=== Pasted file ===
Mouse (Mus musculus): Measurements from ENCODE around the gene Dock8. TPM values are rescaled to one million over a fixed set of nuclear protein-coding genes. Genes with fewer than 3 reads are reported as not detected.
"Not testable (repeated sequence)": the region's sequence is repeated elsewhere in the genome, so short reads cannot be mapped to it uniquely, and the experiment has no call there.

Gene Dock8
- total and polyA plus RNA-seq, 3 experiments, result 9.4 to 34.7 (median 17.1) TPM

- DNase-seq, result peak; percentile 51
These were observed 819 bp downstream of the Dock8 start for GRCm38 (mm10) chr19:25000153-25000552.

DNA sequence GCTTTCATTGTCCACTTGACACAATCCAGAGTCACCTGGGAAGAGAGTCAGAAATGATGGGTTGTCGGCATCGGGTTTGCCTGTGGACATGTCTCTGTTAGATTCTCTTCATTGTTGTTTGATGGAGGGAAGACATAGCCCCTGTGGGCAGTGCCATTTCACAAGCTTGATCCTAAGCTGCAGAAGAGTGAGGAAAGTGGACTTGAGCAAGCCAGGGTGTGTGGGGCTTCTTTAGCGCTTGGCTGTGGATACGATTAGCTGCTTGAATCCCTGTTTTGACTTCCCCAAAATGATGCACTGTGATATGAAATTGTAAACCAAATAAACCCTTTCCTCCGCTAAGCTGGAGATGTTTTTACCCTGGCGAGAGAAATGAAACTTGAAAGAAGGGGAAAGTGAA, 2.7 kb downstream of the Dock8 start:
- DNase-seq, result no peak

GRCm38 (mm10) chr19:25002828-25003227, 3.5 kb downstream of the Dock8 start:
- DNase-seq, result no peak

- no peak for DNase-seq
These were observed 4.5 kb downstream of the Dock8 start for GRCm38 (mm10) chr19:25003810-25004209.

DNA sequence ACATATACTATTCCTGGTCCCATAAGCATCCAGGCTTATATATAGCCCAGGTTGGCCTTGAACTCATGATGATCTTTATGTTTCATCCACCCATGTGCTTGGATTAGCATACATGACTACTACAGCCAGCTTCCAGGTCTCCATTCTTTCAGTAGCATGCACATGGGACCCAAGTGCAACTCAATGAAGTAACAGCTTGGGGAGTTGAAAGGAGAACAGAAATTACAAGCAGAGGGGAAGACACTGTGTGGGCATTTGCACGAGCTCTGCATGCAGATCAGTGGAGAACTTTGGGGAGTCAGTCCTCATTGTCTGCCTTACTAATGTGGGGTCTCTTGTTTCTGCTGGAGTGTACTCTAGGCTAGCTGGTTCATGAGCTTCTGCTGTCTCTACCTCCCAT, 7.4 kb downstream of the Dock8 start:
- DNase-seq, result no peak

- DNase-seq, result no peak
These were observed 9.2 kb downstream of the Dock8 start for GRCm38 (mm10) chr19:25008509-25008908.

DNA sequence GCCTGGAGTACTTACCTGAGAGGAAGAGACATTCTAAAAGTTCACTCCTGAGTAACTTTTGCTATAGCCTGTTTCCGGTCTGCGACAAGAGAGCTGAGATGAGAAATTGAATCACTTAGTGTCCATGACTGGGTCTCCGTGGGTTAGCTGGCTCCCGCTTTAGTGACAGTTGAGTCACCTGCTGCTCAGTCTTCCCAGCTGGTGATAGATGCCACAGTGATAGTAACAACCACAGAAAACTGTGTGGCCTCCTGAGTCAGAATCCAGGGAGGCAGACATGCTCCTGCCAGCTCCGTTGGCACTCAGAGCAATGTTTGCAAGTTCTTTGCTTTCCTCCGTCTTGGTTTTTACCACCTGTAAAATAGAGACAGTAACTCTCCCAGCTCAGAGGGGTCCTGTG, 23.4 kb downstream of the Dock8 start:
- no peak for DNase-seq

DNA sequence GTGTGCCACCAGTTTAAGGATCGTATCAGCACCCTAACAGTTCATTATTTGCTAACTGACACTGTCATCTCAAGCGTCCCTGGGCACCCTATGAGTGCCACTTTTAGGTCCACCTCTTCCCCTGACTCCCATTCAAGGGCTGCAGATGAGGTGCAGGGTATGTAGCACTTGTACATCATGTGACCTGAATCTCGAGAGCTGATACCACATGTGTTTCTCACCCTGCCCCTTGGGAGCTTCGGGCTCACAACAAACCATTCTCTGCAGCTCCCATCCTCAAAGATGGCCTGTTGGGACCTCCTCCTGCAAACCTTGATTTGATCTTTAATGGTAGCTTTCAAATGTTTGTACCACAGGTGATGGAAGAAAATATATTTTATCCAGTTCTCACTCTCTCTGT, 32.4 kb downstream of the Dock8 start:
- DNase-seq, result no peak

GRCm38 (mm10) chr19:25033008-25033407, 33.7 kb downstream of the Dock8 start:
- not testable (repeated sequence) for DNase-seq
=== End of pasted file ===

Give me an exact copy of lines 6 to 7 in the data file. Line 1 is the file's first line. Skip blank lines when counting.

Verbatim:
These were observed 819 bp downstream of the Dock8 start for GRCm38 (mm10) chr19:25000153-25000552.

DNA sequence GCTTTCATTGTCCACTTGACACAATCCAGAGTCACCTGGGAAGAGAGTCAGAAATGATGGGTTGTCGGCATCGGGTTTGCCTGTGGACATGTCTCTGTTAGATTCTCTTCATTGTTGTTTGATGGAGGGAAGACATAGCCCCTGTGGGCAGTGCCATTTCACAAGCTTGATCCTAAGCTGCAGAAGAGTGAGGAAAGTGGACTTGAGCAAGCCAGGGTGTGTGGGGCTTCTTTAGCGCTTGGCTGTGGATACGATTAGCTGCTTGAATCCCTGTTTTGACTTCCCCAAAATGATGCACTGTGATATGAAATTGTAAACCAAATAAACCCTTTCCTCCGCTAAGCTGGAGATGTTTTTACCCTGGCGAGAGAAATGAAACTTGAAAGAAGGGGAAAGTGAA, 2.7 kb downstream of the Dock8 start: